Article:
Is Interest a 'Necessity'?
This is part 5 of 5 of our series highlighting key arguments and refutations from Mufti Taqi Usmani and others in the "Historic Judgment on Interest" delivered at the Supreme Court of Pakistan in 1999. Please note that the data contained in the judgment is from 1999.
Though modern interest-based transactions are covered by the prohibition of 'riba,' yet commercial interest is the back-bone of the modern economy. Islam, being a practical religion, recognizes the principle of necessity and permits eating pork in extreme situations for survival. The same principle of necessity should be applied to interest-based transactions and the laws permitting interest should not be declared repugnant to Islamic injunctions.
This argument asserts itself based on the doctrine of necessity. While Islam is realistic and does not demand the impossible — the doctrine of necessity is not a vague concept but in fact one founded on sound principles. It requires a certain criteria be met before it is considered applicable to a given situation. The necessity must be real; one that cannot be met with except by the impermissible.
Based on this understanding, the doctrine of necessity does not apply to interest. Let’s see how.
There is a common misconception that eradicating interest is synonymous to converting banks and financial institutions to charities; no return for the bank or depositors. This is untrue. While the concept of a loan as it exists in the modern economy today has no basis in an Islamic economic system- the shift from conventional to Islamic finance does not entail extending interest-free loans rather it is basing transactions on well worked out modes of finance which are not without return and of which profit and loss sharing is one.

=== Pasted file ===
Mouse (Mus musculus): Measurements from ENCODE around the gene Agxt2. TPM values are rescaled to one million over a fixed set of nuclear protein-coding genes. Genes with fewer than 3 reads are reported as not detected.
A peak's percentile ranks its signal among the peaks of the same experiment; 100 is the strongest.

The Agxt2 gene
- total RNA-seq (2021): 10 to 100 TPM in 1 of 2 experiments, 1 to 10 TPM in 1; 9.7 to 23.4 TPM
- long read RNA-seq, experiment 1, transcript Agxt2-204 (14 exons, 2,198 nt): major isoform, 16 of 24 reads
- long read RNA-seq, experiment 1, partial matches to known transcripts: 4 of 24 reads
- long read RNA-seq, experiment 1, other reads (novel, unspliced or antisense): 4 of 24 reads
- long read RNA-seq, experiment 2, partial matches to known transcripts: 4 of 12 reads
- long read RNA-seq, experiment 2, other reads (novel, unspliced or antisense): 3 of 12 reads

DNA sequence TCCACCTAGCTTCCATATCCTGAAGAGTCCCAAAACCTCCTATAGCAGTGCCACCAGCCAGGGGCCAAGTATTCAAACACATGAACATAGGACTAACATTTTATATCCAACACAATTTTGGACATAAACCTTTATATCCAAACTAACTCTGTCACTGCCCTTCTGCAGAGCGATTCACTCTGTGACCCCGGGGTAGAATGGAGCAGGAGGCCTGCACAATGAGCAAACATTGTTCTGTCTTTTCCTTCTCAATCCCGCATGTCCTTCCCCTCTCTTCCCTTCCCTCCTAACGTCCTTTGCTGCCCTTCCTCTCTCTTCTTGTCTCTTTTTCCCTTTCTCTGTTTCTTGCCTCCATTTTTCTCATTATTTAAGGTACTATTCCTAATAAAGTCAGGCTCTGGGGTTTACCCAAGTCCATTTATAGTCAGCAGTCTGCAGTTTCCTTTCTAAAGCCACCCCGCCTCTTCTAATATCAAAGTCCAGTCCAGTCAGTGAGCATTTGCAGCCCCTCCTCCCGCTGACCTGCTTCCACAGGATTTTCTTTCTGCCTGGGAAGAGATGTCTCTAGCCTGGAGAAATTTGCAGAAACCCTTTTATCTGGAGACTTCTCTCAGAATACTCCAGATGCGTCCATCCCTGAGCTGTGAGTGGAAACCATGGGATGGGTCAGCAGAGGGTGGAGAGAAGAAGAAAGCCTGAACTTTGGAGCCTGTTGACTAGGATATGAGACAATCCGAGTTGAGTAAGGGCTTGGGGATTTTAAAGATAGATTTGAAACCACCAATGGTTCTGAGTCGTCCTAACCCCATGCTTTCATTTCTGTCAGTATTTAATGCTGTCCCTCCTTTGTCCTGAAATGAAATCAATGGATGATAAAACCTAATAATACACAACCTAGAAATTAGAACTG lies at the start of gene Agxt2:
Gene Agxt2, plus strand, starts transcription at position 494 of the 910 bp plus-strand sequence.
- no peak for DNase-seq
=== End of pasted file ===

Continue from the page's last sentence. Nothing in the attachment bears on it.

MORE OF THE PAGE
Another misconception is that Islamic finance is not yet developed or practiced widely enough to be depended upon to support an entire economy.
Islamic banking and finance is not an idea in theory but in fact a system that has been worked upon by jurists and economists for the last half century. The results of these efforts started turning into a reality in the 70s — since then Islamic banks have grown in number now reaching more than 200 across 65 countries of the world with US$90 billion capital at a growth rate of 15% per annum.
The Islamic Development Bank’s views on the feasibility of a paradigm shift from conventional to Islamic banking:
"The experience accumulated by Islamic banks, in general, and the Islamic Development Bank in particular, as well as attempts made in a number of Muslim countries to apply an Islamic financial system, indicate that the application of such an Islamic system by any Muslim country, at the national level, is feasible. According to the data compiled by the International Union of Islamic Banks, there are 176 Islamic banks and institutions in the world. In terms of number, 47% of these institutions are concentrated in South and South East Asia, 27% in GCC and Middle East, 20% in Africa and 6% in the Western countries. In terms of deposits, amounting to US $112.6 billion and total assets amounting to US $147.7 billion. 73% of the activities of these institutions are concentrated in the GCC and the Middle East. IDB alone, since its inception from 1976 to 1999, has provided financing in the range of US $21.0 billion. As against a growth rate of 7% per annum recorded by the global financial services industry, Islamic banking is growing at a rate of 10-15% per annum and accounts for 50-60% of the share of the market in the GCC and Middle East."